We systematically reviewed the literature on the performance of osteoporosis absolute fracture risk assessment instruments. Relatively few studies have evaluated the calibration of instruments in populations separate from their development cohorts, and findings are mixed. Many studies had methodological limitations making susceptibility to bias a concern.
Introduction: The aim of this study was to systematically review the literature on the performance of osteoporosis clinical fracture risk assessment instruments for predicting absolute fracture risk, or calibration, in populations other than their derivation cohorts.
Methods: We performed a systematic review, and MEDLINE, Embase, Cochrane Library, and multiple other literature sources were searched. Inclusion and exclusion criteria were applied and data extracted, including information about study participants, study design, potential sources of bias, and predicted and observed fracture probabilities.
Results: A total of 19,949 unique records were identified for review. Fourteen studies met inclusion criteria. There was substantial heterogeneity among included studies. Six studies assessed the WHO's Fracture Risk Assessment (FRAX) instrument in five separate cohorts, and a variety of risk assessment instruments were evaluated in the remainder of the studies. Approximately half found good instrument calibration, with observed fracture probabilities being close to predicted probabilities for different risk categories. Studies that assessed the calibration of FRAX found mixed performance in different populations. A similar proportion of studies that evaluated simple risk assessment instruments (≤5 variables) found good calibration when compared with studies that assessed complex instruments (>5 variables). Many studies had methodological features making them susceptible to bias.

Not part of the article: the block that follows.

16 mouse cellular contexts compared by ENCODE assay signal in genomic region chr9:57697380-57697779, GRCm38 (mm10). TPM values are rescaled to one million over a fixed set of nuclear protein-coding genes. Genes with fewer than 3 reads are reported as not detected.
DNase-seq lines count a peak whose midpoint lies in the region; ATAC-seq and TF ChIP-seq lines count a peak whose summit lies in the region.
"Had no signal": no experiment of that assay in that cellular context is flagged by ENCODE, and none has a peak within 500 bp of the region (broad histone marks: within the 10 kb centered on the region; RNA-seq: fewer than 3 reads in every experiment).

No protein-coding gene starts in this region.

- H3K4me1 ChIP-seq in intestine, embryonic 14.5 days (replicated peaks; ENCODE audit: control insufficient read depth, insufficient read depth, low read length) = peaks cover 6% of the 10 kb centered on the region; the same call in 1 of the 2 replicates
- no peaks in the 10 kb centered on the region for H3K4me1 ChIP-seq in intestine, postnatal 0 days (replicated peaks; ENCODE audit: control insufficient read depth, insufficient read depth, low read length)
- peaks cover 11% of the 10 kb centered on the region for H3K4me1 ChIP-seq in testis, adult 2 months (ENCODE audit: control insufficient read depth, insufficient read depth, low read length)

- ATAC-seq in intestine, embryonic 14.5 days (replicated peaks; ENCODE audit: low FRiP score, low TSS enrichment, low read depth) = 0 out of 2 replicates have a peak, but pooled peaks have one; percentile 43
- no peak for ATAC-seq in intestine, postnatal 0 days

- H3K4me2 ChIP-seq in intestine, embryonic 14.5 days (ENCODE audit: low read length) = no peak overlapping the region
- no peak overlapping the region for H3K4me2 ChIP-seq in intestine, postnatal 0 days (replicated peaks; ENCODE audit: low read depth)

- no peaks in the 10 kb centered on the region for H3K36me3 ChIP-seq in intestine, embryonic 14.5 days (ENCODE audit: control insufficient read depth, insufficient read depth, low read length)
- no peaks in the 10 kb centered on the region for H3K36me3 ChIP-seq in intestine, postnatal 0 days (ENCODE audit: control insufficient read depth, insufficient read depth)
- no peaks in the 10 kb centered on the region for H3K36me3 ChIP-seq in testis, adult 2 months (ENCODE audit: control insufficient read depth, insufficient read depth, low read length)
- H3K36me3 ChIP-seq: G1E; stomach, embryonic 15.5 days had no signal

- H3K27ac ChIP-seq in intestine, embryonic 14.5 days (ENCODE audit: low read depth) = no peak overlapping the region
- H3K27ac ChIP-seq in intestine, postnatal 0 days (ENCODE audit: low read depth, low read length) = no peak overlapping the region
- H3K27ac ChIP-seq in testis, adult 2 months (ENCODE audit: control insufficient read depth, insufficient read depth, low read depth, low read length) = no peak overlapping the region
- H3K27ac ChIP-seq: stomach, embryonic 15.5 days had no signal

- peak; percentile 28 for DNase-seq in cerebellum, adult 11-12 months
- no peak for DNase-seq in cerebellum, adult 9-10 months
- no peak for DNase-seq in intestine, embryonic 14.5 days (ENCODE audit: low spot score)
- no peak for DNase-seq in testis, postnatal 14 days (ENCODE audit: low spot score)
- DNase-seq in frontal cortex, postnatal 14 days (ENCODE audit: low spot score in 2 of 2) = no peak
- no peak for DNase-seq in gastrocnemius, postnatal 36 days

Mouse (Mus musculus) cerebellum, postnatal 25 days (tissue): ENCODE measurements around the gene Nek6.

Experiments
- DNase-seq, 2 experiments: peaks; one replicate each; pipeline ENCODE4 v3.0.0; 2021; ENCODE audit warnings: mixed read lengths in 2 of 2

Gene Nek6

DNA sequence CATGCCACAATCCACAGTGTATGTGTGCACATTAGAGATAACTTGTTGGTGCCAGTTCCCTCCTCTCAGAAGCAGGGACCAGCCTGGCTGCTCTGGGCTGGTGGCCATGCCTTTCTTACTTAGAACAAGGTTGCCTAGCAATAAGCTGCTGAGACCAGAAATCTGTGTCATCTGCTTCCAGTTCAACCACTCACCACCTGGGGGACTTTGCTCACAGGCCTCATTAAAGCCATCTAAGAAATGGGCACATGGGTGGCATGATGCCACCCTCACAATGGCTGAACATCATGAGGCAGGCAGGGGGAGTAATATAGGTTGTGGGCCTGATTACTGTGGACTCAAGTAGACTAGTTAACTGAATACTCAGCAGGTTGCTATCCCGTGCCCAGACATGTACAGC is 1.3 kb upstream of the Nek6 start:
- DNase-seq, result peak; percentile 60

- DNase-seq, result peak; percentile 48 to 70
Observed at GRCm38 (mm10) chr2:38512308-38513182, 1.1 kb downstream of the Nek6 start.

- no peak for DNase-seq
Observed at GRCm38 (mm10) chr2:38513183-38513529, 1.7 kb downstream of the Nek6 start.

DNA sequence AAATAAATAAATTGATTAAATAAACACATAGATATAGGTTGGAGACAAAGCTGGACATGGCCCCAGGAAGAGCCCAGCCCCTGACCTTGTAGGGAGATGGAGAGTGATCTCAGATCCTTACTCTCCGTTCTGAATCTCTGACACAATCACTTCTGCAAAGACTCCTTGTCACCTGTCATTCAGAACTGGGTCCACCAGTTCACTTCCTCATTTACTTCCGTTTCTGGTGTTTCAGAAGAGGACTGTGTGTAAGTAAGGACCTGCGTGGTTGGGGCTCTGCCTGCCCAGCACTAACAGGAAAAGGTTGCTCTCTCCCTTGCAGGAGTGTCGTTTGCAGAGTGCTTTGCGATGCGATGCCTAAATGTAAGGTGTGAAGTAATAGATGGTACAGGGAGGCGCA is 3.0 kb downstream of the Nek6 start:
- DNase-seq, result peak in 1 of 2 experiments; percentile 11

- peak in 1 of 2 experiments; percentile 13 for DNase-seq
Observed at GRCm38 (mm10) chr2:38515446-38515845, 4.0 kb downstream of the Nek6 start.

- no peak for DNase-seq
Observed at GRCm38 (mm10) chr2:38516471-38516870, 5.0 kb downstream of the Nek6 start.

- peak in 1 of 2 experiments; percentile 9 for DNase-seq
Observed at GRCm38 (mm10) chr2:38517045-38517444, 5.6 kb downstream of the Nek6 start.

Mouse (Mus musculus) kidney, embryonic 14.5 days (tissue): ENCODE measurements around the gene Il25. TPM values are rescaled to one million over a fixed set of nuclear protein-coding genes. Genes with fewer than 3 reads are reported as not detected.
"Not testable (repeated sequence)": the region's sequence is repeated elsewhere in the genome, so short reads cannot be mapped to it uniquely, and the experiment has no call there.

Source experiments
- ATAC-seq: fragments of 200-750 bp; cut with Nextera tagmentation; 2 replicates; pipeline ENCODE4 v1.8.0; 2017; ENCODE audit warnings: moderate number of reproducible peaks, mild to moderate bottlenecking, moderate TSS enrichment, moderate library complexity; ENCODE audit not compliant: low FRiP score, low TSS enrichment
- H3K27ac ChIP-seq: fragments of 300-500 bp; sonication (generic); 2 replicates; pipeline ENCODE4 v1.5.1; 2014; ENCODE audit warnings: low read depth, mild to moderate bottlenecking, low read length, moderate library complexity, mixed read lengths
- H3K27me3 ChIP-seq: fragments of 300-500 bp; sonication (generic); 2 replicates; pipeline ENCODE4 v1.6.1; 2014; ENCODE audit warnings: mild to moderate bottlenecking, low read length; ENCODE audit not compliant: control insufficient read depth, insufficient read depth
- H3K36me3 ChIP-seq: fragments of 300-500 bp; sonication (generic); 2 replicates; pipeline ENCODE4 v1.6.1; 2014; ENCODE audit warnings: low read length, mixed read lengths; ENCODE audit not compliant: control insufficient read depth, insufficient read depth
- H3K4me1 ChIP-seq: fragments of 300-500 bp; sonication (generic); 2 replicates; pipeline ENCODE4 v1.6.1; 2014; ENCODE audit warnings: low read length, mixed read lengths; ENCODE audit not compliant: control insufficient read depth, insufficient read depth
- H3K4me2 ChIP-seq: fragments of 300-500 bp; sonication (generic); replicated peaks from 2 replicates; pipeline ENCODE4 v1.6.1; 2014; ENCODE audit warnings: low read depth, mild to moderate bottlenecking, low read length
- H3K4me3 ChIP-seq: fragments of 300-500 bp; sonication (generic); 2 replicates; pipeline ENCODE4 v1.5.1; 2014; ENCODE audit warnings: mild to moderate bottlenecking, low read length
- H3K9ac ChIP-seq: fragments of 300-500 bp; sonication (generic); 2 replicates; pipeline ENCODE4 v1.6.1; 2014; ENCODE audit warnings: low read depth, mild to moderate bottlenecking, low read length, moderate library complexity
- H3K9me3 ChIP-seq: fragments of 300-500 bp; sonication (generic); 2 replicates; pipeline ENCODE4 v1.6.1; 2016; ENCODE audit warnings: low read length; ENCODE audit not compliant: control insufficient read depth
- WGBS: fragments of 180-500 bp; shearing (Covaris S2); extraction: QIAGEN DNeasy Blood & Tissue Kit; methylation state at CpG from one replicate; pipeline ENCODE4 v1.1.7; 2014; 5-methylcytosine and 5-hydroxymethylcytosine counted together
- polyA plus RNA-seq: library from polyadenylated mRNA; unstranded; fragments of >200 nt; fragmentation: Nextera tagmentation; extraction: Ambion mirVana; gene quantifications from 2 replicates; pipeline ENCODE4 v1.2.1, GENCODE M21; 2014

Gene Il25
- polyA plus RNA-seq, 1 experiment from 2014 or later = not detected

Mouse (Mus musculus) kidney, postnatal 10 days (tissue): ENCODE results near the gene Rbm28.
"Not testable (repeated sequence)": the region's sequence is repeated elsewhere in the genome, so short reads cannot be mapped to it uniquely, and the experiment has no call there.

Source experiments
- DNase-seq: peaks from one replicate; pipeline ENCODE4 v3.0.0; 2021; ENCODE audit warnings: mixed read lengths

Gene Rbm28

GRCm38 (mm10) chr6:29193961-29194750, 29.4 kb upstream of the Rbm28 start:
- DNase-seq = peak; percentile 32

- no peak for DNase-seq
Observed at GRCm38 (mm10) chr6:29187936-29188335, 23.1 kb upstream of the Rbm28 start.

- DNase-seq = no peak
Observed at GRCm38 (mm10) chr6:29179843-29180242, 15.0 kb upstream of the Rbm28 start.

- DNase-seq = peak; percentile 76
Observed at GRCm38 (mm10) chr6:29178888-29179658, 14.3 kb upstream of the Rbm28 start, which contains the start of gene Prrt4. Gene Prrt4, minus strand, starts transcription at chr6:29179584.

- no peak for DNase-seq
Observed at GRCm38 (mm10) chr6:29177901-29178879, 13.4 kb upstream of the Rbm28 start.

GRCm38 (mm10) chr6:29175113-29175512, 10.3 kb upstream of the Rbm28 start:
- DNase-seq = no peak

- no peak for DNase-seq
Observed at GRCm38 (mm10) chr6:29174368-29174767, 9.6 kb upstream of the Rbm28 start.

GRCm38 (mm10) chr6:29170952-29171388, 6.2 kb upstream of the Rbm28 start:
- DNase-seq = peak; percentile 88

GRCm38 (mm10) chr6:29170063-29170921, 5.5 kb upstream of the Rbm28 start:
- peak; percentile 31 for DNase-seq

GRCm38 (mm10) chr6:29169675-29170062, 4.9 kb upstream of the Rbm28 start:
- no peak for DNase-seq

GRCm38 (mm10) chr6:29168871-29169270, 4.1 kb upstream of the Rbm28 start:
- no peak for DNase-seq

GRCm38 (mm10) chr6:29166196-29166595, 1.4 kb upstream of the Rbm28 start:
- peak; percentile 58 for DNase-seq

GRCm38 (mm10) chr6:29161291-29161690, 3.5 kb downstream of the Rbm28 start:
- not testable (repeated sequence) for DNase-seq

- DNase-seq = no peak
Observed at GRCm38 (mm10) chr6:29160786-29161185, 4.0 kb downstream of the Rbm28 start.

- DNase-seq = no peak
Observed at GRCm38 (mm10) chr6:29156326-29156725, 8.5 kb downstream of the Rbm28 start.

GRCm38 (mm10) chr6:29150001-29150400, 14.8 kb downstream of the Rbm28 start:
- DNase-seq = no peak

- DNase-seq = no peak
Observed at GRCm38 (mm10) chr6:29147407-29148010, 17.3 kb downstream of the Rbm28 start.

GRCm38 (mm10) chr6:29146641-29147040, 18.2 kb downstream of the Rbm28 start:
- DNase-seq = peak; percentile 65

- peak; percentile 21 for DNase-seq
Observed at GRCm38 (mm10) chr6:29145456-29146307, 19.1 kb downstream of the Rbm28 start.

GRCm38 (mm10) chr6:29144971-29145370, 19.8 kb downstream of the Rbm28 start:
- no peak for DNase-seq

Conclusions: Few studies have evaluated the performance or calibration of osteoporosis fracture risk assessment instruments in populations separate from their development cohorts. Findings are mixed, and many studies had methodological limitations making susceptibility to bias a possibility, raising concerns about use of these tools outside of the original derivation cohorts. Further studies are needed to assess the calibration of instruments in different populations prior to widespread use.